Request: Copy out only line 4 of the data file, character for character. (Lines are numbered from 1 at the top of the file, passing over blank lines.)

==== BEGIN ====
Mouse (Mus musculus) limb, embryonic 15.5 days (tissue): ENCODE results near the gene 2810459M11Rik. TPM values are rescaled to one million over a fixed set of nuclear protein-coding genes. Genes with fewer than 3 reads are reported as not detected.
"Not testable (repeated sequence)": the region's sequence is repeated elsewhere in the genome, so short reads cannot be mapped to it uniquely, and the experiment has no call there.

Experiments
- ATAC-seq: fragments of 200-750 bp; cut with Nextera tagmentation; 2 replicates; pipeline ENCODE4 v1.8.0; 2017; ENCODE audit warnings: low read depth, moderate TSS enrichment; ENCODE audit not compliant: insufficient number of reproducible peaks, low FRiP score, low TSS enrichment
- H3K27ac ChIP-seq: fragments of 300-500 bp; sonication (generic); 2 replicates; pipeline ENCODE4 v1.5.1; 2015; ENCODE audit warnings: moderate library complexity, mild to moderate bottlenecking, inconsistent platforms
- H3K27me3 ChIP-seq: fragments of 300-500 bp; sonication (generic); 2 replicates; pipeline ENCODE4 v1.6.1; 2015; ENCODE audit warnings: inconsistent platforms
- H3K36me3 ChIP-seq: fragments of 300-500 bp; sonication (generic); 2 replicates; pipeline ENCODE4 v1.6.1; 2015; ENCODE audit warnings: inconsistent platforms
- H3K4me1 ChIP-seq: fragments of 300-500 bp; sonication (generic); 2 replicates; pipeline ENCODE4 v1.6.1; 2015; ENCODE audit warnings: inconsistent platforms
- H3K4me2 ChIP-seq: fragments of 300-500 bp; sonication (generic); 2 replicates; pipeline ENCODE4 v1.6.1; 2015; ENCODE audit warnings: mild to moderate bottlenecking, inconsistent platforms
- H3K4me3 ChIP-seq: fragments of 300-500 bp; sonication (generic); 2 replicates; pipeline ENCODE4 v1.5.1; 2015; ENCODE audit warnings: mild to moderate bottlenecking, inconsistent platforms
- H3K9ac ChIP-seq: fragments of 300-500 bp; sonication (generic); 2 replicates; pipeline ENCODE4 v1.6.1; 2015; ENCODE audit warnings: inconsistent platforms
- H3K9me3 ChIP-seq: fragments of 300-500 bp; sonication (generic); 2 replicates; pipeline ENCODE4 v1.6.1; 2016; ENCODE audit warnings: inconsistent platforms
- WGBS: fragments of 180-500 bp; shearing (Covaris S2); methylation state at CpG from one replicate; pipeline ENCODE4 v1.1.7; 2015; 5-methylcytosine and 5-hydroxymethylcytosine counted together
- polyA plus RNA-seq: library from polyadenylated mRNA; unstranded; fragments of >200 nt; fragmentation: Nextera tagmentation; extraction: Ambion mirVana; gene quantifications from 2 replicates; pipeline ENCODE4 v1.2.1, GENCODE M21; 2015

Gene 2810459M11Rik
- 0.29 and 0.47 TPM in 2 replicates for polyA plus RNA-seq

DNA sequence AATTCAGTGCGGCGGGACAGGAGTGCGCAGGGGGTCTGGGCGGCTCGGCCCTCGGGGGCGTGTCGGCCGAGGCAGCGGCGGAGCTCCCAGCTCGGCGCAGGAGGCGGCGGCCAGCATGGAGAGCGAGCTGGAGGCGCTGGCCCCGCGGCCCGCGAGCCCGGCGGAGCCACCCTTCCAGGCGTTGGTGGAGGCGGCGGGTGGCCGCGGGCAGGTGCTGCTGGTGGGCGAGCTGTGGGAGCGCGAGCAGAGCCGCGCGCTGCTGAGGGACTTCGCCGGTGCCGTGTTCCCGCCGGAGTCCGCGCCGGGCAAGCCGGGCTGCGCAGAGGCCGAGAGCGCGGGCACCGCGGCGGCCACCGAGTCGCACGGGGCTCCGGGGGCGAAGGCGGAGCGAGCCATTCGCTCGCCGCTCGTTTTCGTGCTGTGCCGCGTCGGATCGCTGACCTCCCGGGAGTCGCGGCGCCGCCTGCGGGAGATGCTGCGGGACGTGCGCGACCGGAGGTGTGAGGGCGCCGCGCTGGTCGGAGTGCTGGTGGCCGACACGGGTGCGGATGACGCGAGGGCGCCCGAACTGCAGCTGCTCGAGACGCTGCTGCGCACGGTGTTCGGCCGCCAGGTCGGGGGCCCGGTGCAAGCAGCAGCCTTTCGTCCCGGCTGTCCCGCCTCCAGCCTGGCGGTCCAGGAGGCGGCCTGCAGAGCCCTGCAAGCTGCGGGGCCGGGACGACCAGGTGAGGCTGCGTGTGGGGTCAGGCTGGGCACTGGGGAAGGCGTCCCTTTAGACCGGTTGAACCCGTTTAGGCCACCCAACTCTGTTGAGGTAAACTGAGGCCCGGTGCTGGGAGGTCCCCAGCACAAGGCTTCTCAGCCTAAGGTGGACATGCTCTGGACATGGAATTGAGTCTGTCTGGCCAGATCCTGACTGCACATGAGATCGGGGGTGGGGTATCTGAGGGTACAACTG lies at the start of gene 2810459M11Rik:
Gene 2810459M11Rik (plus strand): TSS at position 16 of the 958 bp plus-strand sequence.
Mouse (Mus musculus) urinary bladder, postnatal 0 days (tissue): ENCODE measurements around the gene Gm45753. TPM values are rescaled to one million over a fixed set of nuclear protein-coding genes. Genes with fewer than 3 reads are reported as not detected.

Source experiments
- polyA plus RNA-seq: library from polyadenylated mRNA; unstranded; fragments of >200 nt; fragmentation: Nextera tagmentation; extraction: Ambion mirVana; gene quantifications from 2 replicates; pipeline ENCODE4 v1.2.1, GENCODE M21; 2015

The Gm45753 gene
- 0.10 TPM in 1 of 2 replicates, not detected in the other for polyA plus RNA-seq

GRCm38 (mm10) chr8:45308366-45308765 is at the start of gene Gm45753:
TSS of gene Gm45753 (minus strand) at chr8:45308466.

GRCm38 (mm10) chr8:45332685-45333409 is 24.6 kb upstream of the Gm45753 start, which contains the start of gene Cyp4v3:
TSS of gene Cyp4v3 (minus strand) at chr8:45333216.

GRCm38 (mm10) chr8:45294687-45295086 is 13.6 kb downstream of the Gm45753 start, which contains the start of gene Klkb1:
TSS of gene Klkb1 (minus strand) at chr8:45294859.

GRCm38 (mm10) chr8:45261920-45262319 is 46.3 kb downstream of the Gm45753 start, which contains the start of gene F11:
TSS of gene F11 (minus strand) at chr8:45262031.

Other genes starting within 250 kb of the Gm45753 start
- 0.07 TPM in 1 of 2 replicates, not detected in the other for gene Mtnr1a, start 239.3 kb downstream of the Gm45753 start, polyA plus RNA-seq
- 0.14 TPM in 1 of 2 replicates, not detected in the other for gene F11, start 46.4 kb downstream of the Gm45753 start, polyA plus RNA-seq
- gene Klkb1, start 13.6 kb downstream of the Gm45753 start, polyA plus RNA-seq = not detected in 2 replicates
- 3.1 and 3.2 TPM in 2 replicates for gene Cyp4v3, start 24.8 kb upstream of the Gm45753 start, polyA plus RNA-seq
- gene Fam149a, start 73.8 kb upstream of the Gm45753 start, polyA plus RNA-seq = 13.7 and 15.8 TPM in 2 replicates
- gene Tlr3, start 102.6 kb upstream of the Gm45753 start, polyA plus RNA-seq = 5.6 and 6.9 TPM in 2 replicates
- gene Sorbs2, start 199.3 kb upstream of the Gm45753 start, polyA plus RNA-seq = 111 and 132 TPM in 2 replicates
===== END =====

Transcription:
- ATAC-seq: fragments of 200-750 bp; cut with Nextera tagmentation; 2 replicates; pipeline ENCODE4 v1.8.0; 2017; ENCODE audit warnings: low read depth, moderate TSS enrichment; ENCODE audit not compliant: insufficient number of reproducible peaks, low FRiP score, low TSS enrichment